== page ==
Bob Baker was born to Robert
Hardy and Mary (Sill) Baker in Jersey City, New Jersey, on
August 29, 1945. He grew up in New Jersey and in Westboro,
Bob was a member of the 1963 Science Quiz Team
He attended the Massachusetts
Institute of Technology where he studied photography under Minor White
and graduated in 1970 with a Bachelor's degree in Humanities and
I dropped out of MIT in mid junior year, got rejected by the draft on a medical technicality, and then moved myself to Washington, DC, to embark on life (I guess). I found a job as a typist at the UPI (news) bureau, where I would take calls from the reporter at the White House, Pentagon, etc., type it up and fling it over to the editor paragraph by paragraph -- if he hadn't already grabbed it out of my typewriter. It was pretty exciting, felt like being at the center of the world. In the quiet times, I would write any little local story I could, so they eventually made me a reporter and shipped me off to Hartford to earn my spurs. Two years later I was ready to go back and finish at MIT, which I did -- in Humanities.)
After college Robert taught photography at the Art Institute of Boston and then joined the Polaroid Corporation as a writer and editor. In 1977 Robert was hired by Ansel Adams and moved to California. Robert co-authored the series of books on how to make photographs, The New Ansel Adams Photography Series, and Examples: The Making of 40 Photographs. These books have sold several hundred thousand copies. He was also director of the Ansel Adams Workshops in Yosemite National Park for two years.
[Bob wrote in another email to John:]
By then I wanted to be a photographer (how young I was!) so I started doing some small freelance projects in Boston. To make ends meet (I was married -- it was a four-year event, my college marriage), I started teaching photography classes at the Art Institute of Boston. Three years later I got hired at Polaroid as editor of a technical photography magazine they published. That is where I met Ansel Adams, who was a consultant to Polaroid. He was trying to revise his Polaroid Manual, which was out of date by then, and I started sending him some feedback on his drafts (no one else seemed to know what to do with them). So he hired me full time and moved me to California (February of '77). I worked for him rewriting his technical series on how to make photographs. When we finished in '84, I looked around for other writing work, and found it in the fledgling high tech world -- the IBM PC was just out and Apple IIs were very popular.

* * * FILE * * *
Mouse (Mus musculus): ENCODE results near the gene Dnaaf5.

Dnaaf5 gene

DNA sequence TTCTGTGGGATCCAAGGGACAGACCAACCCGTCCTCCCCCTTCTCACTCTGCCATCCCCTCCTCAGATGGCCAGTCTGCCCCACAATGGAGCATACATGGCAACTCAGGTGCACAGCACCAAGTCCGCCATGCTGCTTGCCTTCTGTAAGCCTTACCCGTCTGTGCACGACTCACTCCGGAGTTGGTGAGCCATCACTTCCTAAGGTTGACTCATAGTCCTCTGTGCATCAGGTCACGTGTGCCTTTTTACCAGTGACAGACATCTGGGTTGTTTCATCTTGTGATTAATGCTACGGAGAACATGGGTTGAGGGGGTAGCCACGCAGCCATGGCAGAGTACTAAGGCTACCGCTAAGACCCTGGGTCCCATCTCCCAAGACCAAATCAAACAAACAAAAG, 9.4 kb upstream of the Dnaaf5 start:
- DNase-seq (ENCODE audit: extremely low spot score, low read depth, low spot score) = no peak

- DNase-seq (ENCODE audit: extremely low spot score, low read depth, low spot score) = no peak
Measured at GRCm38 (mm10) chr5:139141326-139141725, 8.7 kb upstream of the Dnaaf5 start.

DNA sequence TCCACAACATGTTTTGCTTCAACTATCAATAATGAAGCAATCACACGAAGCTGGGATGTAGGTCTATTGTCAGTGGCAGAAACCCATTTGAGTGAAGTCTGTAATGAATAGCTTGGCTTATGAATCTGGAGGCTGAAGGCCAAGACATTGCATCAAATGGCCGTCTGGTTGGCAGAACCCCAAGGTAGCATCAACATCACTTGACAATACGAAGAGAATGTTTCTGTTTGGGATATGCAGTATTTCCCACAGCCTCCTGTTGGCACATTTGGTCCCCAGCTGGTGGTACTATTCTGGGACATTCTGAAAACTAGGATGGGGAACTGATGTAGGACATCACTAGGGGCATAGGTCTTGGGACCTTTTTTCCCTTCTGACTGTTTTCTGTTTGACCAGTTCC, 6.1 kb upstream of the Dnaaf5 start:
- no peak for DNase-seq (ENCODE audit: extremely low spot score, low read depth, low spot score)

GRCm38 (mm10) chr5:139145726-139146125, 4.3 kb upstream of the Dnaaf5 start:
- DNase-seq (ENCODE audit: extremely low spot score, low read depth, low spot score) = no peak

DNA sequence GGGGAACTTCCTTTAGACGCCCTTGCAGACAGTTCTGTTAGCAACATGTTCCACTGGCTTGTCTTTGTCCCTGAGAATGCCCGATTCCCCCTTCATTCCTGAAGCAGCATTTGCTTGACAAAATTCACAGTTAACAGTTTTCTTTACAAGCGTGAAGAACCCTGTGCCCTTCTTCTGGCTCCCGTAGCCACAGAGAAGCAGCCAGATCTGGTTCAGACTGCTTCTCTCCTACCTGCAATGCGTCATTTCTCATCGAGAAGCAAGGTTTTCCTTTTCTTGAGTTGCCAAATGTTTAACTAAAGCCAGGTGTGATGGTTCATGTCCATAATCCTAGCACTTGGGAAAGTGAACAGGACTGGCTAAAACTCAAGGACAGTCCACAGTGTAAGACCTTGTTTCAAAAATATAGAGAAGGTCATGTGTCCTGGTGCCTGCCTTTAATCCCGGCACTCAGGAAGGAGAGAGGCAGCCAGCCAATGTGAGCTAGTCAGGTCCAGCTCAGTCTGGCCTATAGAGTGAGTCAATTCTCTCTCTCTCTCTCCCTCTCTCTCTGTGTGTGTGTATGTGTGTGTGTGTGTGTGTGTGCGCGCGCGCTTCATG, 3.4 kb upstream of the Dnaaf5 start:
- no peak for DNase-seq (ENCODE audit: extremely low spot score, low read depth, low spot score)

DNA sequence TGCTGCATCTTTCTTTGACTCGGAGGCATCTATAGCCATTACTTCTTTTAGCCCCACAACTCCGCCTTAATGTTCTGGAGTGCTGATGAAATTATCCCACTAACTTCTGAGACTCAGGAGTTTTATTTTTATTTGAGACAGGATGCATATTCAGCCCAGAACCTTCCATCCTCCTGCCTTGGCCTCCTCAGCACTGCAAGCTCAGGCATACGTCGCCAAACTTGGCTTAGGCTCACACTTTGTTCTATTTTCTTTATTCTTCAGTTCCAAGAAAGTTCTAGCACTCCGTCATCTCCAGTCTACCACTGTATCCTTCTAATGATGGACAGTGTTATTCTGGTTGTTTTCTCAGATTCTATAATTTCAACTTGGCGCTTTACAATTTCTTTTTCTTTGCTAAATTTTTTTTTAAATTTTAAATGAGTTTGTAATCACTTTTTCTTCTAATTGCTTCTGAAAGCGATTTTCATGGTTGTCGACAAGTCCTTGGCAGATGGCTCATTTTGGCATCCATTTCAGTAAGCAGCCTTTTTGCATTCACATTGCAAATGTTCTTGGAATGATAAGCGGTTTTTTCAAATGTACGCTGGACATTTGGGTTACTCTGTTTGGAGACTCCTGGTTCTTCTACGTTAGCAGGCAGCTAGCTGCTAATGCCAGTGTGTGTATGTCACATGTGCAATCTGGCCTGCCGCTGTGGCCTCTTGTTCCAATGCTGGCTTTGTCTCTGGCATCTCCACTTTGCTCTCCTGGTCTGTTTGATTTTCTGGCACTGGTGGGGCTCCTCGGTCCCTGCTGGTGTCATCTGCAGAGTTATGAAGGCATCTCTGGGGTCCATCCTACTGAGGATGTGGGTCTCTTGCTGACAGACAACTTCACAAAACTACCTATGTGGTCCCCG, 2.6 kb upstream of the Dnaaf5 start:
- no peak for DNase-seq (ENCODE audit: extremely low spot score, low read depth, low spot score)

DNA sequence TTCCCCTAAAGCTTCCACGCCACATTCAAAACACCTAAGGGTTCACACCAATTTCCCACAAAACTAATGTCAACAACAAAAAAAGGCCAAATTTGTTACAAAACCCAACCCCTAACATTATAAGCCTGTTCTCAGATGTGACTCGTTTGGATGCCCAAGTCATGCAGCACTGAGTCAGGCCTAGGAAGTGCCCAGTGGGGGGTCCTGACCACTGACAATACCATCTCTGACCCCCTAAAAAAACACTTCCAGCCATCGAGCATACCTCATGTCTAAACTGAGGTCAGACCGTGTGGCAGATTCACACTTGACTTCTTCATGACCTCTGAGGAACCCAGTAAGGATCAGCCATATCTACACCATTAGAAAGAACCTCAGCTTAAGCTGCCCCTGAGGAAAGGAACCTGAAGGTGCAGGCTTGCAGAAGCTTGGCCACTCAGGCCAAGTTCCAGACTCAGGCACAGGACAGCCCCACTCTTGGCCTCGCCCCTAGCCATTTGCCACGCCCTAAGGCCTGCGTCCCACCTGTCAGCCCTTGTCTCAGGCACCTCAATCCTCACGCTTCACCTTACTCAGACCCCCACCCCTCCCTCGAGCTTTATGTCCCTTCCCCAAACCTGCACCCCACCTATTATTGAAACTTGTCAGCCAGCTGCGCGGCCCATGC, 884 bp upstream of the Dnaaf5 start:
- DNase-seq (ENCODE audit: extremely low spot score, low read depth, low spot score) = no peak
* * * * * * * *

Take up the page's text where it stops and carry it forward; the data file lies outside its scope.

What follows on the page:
In 1985 Robert entered the
burgeoning world of software documentation as a technical writer. Over
the years he worked as a senior technical writer, project manager,
publications manager, and vice president, holding positions at Lifetree
Software, Borland International, Starfish Software, and Agile Software.
He did contract work for a number of other companies. In 2004 he
retired to devote himself to his many interests.
Robert Hardy Baker of Santa Cruz, California, died at his home Thursday, February 12th, 2009, following a long illness. Robert was a loving friend and family member, a kind and quiet soul, and a font of knowledge. He leaves behind his step-daughter Danielle Levine of San Francisco, sisters Joanna Baker and Ashley Nugent of Kansas City, MO, brother Frank Baker of Raleigh, NC, and many friends in many places. We mourn his passing and miss him greatly.
Our thanks to Ashley Nugent, Bob's older sister, and to Frank Baker, Bob's younger brother, who supplied the above information.
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